The organization will undertake a range of awareness-raising activities, including public events such as the Refugee Film Festival with Japan for UNHCR, and external partners. UNHCR will strengthen its strategic partnership with Japan International Cooperation Agency.
In the Republic of Korea, the Office will advocate better access to the asylum system and social services for approximately 6,000 refugees and asylum-seekers. UNHCR will also support the Government's efforts to prepare for a resettlement programme.
The organization will target potential private donors with innovative campaigns, and intensify its contacts with the Korean business community to generate corporate-sector funding.
| Financial information |
In 2015, the overall financial requirements for the East Asia and the Pacific subregion have been set at USD 12.6 million.
In the Pacific, UNHCR has maintained a very modest budget despite the significant protection challenges the organization continues to face in the region.
In mainland China, more direct delivery of protection and assistance to an increasing population of urban refugees and asylum-seekers, as well as increased capacity-building activities, have resulted in higher financial requirements for 2015.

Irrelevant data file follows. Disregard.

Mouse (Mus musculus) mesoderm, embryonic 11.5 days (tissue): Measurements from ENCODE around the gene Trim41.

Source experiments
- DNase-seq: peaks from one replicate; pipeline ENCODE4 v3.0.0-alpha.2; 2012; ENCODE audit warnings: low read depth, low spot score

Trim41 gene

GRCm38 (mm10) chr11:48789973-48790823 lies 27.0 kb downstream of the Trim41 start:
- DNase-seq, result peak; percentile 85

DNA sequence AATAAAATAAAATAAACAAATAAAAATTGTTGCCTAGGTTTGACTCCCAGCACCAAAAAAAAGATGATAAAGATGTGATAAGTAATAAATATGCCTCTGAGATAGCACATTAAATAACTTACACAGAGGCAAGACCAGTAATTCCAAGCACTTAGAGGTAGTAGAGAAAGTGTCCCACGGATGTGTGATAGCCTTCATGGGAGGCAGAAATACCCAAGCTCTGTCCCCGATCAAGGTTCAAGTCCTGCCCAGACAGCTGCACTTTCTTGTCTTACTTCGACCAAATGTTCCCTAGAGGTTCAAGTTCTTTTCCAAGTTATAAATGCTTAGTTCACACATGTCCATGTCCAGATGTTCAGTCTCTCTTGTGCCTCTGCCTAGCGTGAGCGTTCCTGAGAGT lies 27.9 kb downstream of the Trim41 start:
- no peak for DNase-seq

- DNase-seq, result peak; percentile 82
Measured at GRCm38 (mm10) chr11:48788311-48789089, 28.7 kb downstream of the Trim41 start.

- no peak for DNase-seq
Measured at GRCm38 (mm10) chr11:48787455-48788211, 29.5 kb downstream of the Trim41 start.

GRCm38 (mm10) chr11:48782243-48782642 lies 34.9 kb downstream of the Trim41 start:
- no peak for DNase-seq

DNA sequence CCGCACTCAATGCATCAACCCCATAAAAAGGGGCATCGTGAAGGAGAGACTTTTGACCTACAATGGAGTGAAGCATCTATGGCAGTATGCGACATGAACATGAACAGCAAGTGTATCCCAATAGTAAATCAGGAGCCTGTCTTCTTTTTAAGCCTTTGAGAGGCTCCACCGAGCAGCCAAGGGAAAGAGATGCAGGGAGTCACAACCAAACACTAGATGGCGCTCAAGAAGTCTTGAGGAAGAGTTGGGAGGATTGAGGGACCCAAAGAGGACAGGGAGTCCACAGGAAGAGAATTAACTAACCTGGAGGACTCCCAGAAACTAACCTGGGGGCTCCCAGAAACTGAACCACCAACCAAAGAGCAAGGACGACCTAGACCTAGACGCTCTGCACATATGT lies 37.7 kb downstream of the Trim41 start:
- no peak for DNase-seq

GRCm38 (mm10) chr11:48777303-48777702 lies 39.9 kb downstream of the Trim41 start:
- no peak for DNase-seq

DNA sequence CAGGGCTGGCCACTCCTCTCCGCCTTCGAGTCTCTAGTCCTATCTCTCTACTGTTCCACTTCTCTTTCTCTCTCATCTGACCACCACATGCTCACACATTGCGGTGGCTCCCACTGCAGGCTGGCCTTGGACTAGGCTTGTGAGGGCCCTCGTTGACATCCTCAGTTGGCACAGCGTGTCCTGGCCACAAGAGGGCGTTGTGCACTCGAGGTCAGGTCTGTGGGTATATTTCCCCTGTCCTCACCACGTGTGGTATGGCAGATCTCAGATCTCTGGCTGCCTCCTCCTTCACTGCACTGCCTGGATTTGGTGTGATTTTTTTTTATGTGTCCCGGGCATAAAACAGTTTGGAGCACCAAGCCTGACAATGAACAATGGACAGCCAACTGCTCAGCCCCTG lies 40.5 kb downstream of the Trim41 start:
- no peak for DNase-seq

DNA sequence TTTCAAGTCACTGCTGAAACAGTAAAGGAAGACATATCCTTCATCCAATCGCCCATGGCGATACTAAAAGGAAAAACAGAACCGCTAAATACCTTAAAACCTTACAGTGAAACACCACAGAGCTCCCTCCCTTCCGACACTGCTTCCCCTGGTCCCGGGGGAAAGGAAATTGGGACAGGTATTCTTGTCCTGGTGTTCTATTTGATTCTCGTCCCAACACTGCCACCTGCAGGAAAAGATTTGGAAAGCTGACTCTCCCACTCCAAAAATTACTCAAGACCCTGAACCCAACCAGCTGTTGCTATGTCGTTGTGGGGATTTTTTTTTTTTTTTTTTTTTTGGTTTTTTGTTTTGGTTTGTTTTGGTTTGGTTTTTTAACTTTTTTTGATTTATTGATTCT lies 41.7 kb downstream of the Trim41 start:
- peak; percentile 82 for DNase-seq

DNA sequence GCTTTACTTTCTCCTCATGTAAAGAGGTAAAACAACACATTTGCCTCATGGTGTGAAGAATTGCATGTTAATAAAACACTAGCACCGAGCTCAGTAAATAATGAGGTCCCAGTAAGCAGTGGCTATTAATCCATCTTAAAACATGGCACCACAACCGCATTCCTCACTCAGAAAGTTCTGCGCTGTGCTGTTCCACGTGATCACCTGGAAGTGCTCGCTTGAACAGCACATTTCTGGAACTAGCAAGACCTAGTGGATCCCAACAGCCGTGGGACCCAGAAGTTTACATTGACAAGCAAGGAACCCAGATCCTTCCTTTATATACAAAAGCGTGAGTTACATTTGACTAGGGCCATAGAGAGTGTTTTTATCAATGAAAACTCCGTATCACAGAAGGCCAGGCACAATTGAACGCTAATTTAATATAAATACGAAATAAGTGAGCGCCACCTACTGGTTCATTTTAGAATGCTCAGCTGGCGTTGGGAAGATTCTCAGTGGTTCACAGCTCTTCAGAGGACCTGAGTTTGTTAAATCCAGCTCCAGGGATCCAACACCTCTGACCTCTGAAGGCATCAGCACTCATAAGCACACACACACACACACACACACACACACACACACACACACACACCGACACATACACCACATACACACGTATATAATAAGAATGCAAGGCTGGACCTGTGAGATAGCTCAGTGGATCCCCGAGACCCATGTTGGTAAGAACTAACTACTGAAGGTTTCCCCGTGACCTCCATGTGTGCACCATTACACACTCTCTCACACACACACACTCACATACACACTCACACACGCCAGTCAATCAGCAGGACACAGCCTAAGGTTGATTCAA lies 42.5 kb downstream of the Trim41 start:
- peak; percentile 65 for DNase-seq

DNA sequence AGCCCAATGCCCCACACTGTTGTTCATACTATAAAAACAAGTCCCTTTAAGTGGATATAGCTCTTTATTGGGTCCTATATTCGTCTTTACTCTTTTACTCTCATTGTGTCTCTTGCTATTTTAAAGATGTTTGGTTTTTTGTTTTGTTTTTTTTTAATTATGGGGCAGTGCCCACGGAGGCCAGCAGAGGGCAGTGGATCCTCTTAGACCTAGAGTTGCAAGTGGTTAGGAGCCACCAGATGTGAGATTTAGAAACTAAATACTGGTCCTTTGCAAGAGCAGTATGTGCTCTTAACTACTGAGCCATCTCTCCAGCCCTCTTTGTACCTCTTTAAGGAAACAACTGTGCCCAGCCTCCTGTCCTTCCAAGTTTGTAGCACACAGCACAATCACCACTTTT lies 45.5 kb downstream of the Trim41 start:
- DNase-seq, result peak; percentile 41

In Japan and the Republic of Korea, financial requirements will remain stable.
|UNHCR 2015 budgets for East Asia and the Pacific (USD)|
(as of 30 June 2014)
|1. Includes activities in New Zealand, the Pacific Island countries and Papua New Guinea.|
|Australia Regional Office||2,631,314||1,976,523||0||1,976,523|
|Republic of Korea||2,110,146||1,993,552||168,714||2,162,266|
Source: UNHCR Global Appeal 2015 Update
UNHCR contact information
Kiribati is covered by the following UNHCR office:
|The UNHCR Representative for Australia|
|Style of Address||The UNHCR Representative for Australia|
|Street Address||3 Lyons Place, Lyons, 2606 Canberra, ACT, Australia|
|Mailing Address||3 Lyons Place, Lyons, 2606 Canberra, ACT, Australia|
|Telephone||61 2 6260 3411|
|Facsimile||61 2 6260 3477|
|Time Zone||GMT + 11|
|Public Holidays||01 January 2014, New Year's Day
27 January 2014, Australia Day (in lieu)
18 April 2014, Good Friday
21 April 2014, Easter Monday
25 April 2014, ANZAC Day
29 July 2014, Eid Al-Fitr
29 September 2014, Family and Community Day
06 October 2014, Eid Al-Adha (in lieu)
25 December 2014, Christmas Day
26 December 2014, Boxing Day